With a 3D arbitrary view (say a kitchen) it is hard to determine the scan order. But on the 2D plane of interfaces the scan order of simple arrangements can be predicted to a fairly high degree.

Native English speakers typically scan such interfaces in an F shape (top-to-bottom and left-to-right).

Two items are always aligned on an invisible path that has some determined relation to the inspection path :

Two circles and the line going through their centre

The same applies to three items (a triangle) or four items (a square).

A triangle and a square with a line connecting each circle

The more complex the arrangement is, the less predictable the perceived order will be, such in this arrangement where many more visual features compete (centre, top-most vs left-most, etc.):

A circle surrounded by 6 other circles

All of the above applies to visual elements involving very similar features (size, colour, etc.). Changes in size or colour tuck in more variables to the mix and will yield a more complex visual arrangement.

  • Great post in general! – Pascal Dec 19 '14 at 10:56
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    When you have more than two options, you can fall back on alphabetical order to avoid accusations of bias. So the problem is mainly when you have just two options. – iDeveloper Dec 19 '14 at 12:52
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    2 items can be alphabetized - Female, Male - that was easy – DaveAlger Dec 19 '14 at 13:41
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    This doesn't really answer the question. – Frisbetarian Dec 19 '14 at 18:14
  • @Frisbetarian In my opinion, it does. It shows how to irregulate the order in which a (native English) speaker reads the options, which affects bias. – HarryCBurn Dec 19 '14 at 23:30
10

Don't over-engineer. Both options you described are very well known and accepted. I don't think that first or second is important in this particular context and both elements are perceived equally already. A new pattern on the other hand would have to be learned and therefore make it harder to use your site.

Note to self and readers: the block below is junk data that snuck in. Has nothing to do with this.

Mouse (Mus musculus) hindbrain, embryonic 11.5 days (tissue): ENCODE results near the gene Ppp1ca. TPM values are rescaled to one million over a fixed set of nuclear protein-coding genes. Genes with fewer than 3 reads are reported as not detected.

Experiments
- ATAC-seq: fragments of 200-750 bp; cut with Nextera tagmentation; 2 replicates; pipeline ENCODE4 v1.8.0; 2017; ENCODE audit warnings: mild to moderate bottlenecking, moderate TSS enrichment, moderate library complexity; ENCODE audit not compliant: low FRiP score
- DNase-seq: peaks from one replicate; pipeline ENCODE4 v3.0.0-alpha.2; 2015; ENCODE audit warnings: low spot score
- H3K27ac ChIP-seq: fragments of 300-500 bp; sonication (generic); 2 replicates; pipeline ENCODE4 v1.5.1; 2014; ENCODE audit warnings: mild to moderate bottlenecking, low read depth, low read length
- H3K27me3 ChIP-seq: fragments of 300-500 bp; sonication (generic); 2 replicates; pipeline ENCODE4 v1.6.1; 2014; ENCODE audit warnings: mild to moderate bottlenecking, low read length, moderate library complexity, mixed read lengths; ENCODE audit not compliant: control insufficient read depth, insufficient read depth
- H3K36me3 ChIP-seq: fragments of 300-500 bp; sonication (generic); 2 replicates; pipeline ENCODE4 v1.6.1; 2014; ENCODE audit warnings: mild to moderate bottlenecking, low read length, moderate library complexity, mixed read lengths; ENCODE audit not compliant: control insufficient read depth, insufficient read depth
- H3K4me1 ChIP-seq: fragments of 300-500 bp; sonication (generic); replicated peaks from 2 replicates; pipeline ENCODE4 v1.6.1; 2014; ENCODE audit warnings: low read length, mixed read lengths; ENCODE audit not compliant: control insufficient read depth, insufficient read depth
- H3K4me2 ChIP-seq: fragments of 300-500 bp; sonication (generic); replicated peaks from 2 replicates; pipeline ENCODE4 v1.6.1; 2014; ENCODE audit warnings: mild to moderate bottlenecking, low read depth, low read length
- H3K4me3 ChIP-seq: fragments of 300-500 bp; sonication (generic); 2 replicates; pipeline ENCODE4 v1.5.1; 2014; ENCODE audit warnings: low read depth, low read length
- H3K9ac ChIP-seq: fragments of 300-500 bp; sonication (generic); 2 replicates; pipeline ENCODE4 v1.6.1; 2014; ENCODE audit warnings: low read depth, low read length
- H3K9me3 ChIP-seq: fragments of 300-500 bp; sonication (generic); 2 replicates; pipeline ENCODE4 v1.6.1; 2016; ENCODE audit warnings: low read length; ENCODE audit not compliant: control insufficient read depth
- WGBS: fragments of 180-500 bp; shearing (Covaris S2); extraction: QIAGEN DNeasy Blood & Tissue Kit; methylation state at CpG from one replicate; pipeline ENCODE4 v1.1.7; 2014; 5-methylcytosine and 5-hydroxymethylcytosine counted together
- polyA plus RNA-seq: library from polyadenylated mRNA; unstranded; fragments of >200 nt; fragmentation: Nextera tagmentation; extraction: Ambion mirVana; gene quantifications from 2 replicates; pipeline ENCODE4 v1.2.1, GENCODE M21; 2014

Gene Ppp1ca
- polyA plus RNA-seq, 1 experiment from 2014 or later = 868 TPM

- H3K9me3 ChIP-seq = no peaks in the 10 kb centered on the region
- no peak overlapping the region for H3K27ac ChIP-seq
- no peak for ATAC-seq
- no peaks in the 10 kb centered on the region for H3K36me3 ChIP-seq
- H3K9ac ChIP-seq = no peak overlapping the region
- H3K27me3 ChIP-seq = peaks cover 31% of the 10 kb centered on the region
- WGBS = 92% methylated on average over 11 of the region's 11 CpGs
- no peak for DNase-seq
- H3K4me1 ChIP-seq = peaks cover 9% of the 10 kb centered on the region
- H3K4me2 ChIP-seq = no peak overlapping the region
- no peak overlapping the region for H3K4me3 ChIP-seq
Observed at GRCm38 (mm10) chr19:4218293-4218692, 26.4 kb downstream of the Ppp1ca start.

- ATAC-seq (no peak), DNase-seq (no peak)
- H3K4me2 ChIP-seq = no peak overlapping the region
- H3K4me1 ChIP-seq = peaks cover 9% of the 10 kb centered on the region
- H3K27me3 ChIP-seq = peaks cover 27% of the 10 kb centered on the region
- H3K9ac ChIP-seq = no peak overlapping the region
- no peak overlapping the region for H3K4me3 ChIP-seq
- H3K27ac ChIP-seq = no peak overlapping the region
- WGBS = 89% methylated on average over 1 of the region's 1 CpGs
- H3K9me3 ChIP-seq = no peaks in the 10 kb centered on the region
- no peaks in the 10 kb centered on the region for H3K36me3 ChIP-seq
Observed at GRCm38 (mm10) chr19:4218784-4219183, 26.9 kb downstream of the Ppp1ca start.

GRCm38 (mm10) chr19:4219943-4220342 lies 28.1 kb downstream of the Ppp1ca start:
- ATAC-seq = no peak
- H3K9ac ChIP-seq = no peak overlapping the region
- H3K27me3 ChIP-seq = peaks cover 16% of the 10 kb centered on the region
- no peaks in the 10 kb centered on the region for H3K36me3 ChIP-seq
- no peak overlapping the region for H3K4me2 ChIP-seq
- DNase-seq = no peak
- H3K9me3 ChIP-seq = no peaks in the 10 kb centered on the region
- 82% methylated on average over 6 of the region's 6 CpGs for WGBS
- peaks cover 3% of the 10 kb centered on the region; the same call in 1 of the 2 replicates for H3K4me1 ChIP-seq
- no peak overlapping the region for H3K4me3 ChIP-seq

• Maybe it is time to add a new pattern for these situations. (Opinions on the importance of this particular context may differ :-)) – iDeveloper Dec 19 '14 at 8:53
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    it's just not possible... we have 3 dimensions: left will (in western culture) alway be red before right, top before bottom, foreground before background, I can see that this is a highly political question, but someone will always loose ;) only thing you could do: change left / right or top / bottom every time the element is loaded :) – Pascal Dec 19 '14 at 9:00
  • @iDeveloper, so what is the context? Because it seems key to your question. – Izhaki Dec 19 '14 at 10:54
  • @Izhaki: The context is gender. And some people are quite sensitive in this matter. – iDeveloper Dec 19 '14 at 12:41
  • @Pascal: I have been thinking about making it random... However, the trade-off is predictability, which I hold higher than political correctness, in interfaces. :-) – iDeveloper Dec 19 '14 at 12:46
5

How about this: